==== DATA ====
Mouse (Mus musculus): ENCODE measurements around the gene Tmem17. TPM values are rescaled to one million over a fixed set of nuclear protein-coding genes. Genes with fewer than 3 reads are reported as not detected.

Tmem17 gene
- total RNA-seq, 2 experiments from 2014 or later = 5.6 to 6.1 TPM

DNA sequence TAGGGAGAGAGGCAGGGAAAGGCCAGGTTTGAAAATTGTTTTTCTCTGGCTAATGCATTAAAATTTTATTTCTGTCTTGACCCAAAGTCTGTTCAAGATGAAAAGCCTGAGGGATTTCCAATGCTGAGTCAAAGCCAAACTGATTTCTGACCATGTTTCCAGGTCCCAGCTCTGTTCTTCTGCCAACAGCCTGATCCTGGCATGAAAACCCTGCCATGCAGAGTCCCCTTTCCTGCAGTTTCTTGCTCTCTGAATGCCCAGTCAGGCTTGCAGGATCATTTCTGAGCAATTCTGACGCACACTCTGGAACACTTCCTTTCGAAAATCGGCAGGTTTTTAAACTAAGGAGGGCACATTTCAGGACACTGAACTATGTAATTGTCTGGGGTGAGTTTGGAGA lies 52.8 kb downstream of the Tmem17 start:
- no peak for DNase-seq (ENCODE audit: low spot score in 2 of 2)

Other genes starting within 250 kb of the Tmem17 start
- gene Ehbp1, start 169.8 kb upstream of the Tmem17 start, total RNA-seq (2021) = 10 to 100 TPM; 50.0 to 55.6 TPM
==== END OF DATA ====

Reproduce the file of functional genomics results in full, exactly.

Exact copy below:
Mouse (Mus musculus): ENCODE measurements around the gene Tmem17. TPM values are rescaled to one million over a fixed set of nuclear protein-coding genes. Genes with fewer than 3 reads are reported as not detected.

Tmem17 gene
- total RNA-seq, 2 experiments from 2014 or later = 5.6 to 6.1 TPM

DNA sequence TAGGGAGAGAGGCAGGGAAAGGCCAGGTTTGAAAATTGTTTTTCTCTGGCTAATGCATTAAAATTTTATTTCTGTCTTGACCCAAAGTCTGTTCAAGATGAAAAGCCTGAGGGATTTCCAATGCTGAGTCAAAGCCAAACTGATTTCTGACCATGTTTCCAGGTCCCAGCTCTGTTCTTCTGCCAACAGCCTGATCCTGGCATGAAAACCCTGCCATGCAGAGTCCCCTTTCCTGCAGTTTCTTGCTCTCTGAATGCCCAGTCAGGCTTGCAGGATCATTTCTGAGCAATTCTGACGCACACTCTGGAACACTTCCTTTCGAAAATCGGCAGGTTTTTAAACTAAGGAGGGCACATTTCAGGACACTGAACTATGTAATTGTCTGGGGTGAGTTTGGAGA lies 52.8 kb downstream of the Tmem17 start:
- no peak for DNase-seq (ENCODE audit: low spot score in 2 of 2)

Other genes starting within 250 kb of the Tmem17 start
- gene Ehbp1, start 169.8 kb upstream of the Tmem17 start, total RNA-seq (2021) = 10 to 100 TPM; 50.0 to 55.6 TPM